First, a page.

Table no.5 on a l to r: Despinia D. Skinitis, Nia G. Lemos, Katerina Jeffrey, Chryssa Deligiannidi, Agatha Kalisperas, Edmee Leventis, Doulla Phyrillas, Tessy Porfyrios and Chrysanthi Lemos

Good to see Captain Michael Kounoupas and his wife Anne, Panagiotis Voudris and his wife Marilyn, Dimitris Skyllas with his wife and their daughter Nicoleta, the ever present Theo Moraitis with his wife Soula and children – both great dancers from a very young age and witness a rare moment when all went on / stood up leading the dancers and guests through the room!

Did I hear you say Raffle; Christmas Raffles with holiday …flavour?  Nearly a dozen of excellent surprise prizes including weekend and two night stay at St. George Lycabettus in Athens and Spetses Hotel respectively…

Iris Liaskoni from Seascape with Anny Zade

The Lykion, as it is known, was founded back in the previous… century in 1979 for the purpose of preserving and disseminating Greek Culture and has successfully achieved its goals and today its existence is widely recognised, not only among the Greek Community in the United kingdom, but also within the British Society.

Through a rich, multi-faceted programme of activities and events, such as lectures, educational trips, the publication of a desk diary, the Christams Bazzar – please read the announcement for this year’s bazzar towards the end of this reporting, all of which are organised by permanent committees, the Lykion continually seeks to promote the study and appreciation of Greek arts, customs and traditions.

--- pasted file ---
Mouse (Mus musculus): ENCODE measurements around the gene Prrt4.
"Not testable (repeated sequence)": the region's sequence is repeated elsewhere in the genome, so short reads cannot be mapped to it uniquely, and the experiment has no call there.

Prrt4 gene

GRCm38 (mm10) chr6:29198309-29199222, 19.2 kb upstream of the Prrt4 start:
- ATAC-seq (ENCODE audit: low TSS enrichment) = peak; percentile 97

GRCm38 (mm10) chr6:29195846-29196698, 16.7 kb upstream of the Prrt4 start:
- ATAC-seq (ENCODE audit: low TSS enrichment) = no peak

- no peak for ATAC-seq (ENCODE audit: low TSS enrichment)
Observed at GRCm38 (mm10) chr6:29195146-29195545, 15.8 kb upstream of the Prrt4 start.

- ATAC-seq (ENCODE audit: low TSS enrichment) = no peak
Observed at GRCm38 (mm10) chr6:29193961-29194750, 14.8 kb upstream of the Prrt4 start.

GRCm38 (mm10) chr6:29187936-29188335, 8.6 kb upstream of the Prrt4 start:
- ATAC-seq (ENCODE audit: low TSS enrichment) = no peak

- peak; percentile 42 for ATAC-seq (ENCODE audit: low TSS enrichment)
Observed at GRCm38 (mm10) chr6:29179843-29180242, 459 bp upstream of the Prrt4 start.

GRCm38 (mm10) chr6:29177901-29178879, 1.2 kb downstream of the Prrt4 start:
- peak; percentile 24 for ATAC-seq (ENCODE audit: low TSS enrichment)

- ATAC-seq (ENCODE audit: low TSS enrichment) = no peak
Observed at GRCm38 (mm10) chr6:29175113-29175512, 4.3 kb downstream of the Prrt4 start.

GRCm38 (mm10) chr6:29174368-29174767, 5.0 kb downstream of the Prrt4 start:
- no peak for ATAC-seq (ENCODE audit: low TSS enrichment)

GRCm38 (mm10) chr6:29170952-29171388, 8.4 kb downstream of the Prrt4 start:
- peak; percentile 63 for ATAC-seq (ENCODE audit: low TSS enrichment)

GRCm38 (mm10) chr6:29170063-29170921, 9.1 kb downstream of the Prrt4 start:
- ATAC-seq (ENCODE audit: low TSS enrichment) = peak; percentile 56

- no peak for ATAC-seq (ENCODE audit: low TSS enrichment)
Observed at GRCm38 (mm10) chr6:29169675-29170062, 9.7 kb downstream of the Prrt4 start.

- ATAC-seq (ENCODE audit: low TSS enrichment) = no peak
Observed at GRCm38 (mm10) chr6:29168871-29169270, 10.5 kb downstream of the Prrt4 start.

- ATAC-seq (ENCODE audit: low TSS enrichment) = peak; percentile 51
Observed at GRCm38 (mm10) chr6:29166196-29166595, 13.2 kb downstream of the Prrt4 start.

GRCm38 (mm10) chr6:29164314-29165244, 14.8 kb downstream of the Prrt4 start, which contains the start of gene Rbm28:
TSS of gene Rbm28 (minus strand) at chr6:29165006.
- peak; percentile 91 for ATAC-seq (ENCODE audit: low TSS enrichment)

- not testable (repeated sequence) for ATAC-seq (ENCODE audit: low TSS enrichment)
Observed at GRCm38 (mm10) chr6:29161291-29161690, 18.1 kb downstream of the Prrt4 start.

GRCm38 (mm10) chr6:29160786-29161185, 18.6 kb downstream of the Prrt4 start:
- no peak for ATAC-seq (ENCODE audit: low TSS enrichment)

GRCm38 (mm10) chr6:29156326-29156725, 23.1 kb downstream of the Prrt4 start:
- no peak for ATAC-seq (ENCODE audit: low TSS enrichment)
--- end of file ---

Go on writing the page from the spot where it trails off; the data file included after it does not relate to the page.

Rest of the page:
.Table no. 7 on a l to r: Kiki Hellinikaki, Sophy Niotis, Stavroula Xanthakou, Lydia Pateras, John Yiakoumis and his wife Penelope, Koula Kulukundis; standing is george Mihalisles playing his quittar and Katerina Jeffrey

An important feature of the Lykion’s programme has been the teaching of Greek folkloric dances. Several groups, varying in age and ability, receive regular instruction by professional qualified teachers.

Each year, dressed in authentic regional costumes from the Lykion’s valuable collection, they give several performances of dances representing the various regions of Greece and their unique customs.

Worth mentioning the Programme catalogue with useful information and many adverts from individuals and A1 s companies, particularly shipping ones!

Worth mentioning also their 2017 Diary with excellent photographs of Seascapes; bravo to Doula Phyrillas!

Interested parties can email enquiries@lykiontonhellinidon.co.uk and find about events but also register for classes. So “Dance with us” as one of their mottos says, and see you next year dancing with the Lycee!

Don’t forget the next event being the Christmas Bazaar which takes place next Friday at the Hellenic Centre from 13:00 to 17:00; a great chance to choose your Christmas gifts from the many stands there.

**Eastern Rumelia was an autonomous territory in the Ottoman Empire, created in 1878 by the Treaty of Berlin and de facto ended in 1885, when it was united with the principality of Bulgaria, also under Ottoman suzerainty. Eastern Rumelia has always been a very Greek region and it is worth reading its Hellenic History over the Millennia!

* Viewers can watch this special Eastern Roumeli folklore dance live in the video herebelow: